Commercial production of ethanol in the San Luis Valley, Colorado. Final Report Page: 84 of 222
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3.5.3 Impacts of the Proposed Project and Mitigation Measures
The effects of constructing and operating a commercial scale fuel grade
ethanol plant in the San Luis Valley, Colorado are described in this section. Possible
ways to mitigate any anticipated adverse impacts are discussed also. How biologic and
cultural resources will be affected by such a plant depending on the location are chosen.
Impacts on land use are also site-specific. These impacts, therefore, must be evaluated
after a site is selected.
184.108.40.206.1 Air Emissions
Exhaust emissions caused by opertion of heavy machinery and welding
are expected to be intermittent during the construction phase of the project. Heavy
equipment used for site excavation, grading and roadwork will generate dust. As noted
in section 220.127.116.11, particulate levels are the principal air quality concern in the San Luis
Valley at present. Wetting down the roads should minimize the problem (Kentucky
Agricultural Energy Company, undated).
Another potential impact on air quality will be release of hydrogen
sulfide during the testing of the geothermal wells. Preliminary estimates for the Baca
Geothermal Demonstration Project in New Mexico indicated that as much as 25 to
50 pounds per hour per well of hydrogen sulfide might be released during well testing
(United States Department of Energy, 1980). Until the quality of the geothermal brine
in the San Luis Valley is established, no realistic estimates of how much hydrogen
sulfide will be released during well testing are possible. The State of Colorado appar-
ently does not currently regulate hydrogen sulfide emissions. States in which extensive
geothermal development is occuring limit such emissions due to the odor associated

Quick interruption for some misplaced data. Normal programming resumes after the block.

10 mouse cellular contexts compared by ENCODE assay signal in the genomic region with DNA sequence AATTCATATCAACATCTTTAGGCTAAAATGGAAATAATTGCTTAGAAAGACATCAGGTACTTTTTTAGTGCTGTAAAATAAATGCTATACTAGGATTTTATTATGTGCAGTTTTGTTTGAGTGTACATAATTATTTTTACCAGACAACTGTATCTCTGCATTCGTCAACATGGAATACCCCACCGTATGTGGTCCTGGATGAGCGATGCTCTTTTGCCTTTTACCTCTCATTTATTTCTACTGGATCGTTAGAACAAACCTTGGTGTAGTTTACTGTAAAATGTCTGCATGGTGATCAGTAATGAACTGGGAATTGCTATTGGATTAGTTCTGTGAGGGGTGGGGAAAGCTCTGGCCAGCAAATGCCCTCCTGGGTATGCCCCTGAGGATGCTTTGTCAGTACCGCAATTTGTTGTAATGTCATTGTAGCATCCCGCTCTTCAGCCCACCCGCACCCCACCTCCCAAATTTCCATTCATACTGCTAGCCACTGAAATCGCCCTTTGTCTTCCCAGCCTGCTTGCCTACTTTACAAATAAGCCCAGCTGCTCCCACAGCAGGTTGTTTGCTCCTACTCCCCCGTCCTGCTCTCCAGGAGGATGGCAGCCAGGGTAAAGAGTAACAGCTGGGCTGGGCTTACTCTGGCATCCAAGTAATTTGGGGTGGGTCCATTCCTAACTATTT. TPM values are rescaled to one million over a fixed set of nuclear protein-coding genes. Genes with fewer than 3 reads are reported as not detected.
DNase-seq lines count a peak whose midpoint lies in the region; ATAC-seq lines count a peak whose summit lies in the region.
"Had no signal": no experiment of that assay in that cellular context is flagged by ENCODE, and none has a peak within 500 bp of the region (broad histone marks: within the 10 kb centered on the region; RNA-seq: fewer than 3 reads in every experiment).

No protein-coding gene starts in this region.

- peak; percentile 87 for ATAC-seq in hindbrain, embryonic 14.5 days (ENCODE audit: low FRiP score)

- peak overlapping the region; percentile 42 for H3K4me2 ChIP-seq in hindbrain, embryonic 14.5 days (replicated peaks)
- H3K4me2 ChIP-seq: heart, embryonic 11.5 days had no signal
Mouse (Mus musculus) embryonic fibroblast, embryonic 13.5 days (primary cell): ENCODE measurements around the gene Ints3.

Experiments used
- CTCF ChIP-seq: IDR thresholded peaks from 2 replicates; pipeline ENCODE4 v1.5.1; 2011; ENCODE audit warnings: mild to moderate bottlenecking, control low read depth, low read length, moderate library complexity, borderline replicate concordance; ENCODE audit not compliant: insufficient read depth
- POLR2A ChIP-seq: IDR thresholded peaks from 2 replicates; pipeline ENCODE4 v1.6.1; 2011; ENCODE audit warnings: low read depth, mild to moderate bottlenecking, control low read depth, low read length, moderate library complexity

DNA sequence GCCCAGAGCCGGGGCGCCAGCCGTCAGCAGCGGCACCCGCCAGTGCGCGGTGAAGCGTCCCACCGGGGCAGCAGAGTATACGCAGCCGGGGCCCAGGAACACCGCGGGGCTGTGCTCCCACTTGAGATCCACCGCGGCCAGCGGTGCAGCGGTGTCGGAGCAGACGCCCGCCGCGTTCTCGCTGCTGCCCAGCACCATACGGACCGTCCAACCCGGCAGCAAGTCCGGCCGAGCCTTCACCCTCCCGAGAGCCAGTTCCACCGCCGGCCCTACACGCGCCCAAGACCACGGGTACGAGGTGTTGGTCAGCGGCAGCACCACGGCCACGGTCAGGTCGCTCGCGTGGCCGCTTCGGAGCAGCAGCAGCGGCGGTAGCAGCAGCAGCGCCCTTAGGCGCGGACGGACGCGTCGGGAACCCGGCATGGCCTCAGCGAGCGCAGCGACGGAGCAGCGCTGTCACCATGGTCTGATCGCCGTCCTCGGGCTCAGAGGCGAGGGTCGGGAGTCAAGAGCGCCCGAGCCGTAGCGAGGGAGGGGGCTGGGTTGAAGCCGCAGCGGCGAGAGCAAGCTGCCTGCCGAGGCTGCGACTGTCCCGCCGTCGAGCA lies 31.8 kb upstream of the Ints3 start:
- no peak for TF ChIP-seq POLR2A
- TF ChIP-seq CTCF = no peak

with release of the gas. In California, for example, the odor threshhold is 0.03 ppm.
Some people detect the odor when hydrogen sulfide emissions are below this threshhold
level. Note that the geothermal wells needed to supply the San Luis Valley plant would
be tested sequentially and intermittently, as opposed to simultaneously and con-
18.104.22.168.2 Labor Force
Oak Ridge National Laboratory estimated 280-375 "man-years" would
be needed to construct a 15.8 million gallon per year fuel alcohol plant. Peak construc-
tion work force would be 560. The construction period is estimated to be 12 months
(Oak Ridge National Laboratory, June 1981). The labor force required during drilling of
the geothermal wells may vary from 5 to 30 persons.
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Hewlett, E.M.; Erickson, M.V.; Ferguson, C.D.; Sherwood, P.B.; Boswell, B.S.; Walter, K.M. et al. Commercial production of ethanol in the San Luis Valley, Colorado. Final Report, report, July 1, 1983; United States. (digital.library.unt.edu/ark:/67531/metadc874948/m1/84/: accessed September 24, 2018), University of North Texas Libraries, Digital Library, digital.library.unt.edu; crediting UNT Libraries Government Documents Department.